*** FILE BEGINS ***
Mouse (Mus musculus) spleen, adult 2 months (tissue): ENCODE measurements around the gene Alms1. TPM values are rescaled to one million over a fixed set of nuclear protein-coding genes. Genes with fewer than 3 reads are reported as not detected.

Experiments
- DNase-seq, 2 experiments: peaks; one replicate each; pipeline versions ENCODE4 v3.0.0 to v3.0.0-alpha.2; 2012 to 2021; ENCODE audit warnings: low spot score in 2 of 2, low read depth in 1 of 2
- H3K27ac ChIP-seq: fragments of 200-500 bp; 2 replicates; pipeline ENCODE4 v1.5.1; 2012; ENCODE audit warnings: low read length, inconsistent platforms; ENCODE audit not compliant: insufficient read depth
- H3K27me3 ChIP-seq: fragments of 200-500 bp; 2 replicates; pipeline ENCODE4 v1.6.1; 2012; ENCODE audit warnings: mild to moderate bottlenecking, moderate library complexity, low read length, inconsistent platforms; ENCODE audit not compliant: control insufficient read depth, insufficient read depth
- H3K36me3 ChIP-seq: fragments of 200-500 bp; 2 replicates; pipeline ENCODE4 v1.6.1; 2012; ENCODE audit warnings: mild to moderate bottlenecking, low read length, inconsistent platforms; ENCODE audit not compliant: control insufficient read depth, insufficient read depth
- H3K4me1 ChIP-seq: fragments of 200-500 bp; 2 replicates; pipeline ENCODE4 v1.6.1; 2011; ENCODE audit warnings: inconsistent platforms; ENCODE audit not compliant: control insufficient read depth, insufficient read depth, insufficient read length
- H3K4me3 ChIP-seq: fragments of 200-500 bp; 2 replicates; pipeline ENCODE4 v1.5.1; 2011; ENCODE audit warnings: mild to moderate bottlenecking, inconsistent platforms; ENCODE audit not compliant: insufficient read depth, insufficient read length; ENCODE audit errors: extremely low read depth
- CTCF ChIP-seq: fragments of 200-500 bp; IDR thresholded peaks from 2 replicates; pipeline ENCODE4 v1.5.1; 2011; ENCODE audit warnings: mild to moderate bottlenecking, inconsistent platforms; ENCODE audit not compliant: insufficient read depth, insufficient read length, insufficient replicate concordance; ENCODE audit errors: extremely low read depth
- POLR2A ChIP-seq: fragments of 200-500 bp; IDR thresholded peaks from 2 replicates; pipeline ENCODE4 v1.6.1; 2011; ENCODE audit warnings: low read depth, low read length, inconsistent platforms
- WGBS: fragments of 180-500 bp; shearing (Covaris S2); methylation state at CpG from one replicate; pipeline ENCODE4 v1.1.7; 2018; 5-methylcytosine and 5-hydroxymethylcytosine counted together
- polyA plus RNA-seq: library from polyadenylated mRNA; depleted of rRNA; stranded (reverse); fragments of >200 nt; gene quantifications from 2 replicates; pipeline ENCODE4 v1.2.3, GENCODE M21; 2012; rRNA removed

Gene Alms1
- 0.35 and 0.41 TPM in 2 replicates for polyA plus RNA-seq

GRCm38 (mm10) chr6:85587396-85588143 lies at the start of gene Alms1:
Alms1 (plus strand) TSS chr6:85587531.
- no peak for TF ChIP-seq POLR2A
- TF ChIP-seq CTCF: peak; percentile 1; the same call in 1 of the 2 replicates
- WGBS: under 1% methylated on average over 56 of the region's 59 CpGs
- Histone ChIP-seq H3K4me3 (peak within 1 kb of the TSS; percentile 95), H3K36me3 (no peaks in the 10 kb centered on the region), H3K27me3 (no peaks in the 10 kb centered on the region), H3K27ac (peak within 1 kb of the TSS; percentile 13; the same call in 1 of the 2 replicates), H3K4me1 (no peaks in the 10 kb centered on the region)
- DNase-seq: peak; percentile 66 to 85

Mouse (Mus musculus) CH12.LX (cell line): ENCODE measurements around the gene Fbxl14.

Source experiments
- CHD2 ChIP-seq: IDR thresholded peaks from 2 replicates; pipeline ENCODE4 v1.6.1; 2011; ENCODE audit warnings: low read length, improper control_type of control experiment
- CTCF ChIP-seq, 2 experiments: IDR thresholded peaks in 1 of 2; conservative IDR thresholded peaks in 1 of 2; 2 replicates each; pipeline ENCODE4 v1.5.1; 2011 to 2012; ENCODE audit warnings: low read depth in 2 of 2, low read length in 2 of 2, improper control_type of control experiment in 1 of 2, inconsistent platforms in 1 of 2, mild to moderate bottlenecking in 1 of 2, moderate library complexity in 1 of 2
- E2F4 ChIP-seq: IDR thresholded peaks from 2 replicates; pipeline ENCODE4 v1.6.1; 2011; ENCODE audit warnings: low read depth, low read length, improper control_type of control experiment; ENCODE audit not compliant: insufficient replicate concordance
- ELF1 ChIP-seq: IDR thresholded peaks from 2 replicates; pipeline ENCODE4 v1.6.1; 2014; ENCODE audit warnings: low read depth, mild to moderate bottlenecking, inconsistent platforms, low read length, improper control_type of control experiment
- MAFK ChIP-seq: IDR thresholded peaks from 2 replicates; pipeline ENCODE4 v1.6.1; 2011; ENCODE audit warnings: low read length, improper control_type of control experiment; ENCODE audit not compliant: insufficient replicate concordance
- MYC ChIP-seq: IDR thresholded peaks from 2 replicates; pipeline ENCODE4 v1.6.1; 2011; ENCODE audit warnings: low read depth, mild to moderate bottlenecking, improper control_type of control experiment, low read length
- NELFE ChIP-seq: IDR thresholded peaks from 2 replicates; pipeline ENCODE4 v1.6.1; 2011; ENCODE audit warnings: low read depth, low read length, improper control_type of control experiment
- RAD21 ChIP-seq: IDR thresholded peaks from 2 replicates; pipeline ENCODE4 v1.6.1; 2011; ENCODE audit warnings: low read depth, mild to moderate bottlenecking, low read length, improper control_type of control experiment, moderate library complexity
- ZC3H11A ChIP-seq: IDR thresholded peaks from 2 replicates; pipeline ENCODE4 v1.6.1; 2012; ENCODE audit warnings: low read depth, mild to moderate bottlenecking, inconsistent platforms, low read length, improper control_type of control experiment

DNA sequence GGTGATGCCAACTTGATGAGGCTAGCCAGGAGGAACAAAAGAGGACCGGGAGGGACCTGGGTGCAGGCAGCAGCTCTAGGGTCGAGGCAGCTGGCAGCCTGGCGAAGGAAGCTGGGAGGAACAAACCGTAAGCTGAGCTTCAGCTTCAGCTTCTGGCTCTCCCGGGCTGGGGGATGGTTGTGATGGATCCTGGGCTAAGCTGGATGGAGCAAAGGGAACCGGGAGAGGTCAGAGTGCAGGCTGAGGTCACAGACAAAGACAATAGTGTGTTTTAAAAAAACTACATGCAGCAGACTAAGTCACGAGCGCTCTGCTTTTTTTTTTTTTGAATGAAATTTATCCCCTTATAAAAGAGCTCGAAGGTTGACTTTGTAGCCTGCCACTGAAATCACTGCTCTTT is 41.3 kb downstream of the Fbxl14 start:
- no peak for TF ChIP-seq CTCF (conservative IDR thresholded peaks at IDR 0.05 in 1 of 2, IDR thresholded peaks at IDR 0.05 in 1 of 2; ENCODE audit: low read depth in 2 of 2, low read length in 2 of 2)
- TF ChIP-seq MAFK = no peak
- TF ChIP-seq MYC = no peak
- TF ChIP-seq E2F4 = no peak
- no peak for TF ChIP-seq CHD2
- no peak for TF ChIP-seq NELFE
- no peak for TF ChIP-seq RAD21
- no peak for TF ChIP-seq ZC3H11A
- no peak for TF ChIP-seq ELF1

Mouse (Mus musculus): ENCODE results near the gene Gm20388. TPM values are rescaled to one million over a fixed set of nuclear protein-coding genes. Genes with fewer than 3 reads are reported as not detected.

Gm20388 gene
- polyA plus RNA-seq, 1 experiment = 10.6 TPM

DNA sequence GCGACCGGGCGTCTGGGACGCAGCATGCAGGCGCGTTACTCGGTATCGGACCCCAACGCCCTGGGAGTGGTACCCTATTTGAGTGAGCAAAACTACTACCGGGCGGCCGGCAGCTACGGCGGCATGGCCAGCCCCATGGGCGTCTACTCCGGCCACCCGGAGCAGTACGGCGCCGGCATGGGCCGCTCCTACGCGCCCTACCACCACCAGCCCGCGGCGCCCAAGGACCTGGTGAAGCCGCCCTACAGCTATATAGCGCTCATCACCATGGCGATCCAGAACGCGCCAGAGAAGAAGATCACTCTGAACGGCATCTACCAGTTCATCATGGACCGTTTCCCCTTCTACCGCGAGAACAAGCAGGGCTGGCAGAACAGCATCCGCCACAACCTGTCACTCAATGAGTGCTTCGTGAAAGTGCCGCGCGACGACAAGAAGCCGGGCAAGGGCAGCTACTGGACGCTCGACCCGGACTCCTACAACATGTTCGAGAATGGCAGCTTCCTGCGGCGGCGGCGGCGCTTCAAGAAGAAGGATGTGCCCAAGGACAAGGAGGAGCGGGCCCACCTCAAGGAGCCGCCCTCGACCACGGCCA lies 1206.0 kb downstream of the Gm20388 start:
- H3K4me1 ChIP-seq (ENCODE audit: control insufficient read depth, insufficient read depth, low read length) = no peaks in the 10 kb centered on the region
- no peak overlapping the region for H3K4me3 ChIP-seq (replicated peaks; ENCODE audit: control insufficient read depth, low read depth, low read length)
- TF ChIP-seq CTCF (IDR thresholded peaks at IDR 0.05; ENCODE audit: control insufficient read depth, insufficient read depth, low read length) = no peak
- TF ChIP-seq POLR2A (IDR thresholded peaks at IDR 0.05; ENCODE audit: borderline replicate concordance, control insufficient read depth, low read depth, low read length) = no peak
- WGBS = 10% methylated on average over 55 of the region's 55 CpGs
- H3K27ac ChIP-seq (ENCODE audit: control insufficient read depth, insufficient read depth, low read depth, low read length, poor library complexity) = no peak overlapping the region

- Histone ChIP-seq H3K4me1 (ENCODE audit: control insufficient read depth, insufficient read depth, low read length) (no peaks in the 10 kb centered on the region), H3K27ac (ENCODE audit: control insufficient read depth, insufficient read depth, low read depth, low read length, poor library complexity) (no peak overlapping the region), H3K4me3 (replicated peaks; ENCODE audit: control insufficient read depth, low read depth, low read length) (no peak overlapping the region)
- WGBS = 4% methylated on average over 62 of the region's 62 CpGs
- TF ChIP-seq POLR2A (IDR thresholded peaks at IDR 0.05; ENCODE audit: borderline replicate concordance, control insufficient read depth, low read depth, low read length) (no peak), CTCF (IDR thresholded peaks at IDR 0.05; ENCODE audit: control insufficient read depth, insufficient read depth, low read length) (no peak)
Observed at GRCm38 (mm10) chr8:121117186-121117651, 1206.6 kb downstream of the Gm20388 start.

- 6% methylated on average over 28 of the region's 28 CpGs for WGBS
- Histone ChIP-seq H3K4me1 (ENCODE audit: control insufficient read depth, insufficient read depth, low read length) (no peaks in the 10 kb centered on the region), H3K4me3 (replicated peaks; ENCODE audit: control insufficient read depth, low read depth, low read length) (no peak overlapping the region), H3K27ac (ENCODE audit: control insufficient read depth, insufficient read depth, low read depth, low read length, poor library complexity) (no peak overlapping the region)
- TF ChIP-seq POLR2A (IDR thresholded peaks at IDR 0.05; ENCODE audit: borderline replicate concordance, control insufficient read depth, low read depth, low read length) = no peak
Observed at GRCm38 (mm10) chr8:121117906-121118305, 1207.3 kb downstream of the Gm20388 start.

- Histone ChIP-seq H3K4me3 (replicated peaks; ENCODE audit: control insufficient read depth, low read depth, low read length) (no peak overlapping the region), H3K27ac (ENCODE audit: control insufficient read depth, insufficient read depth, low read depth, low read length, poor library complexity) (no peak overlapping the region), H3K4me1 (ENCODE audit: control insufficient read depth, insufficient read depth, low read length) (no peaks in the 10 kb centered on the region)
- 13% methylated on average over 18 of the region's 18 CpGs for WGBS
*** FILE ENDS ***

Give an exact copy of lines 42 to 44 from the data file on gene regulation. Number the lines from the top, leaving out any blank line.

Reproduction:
- no peak for TF ChIP-seq ELF1

Mouse (Mus musculus): ENCODE results near the gene Gm20388. TPM values are rescaled to one million over a fixed set of nuclear protein-coding genes. Genes with fewer than 3 reads are reported as not detected.

Gm20388 gene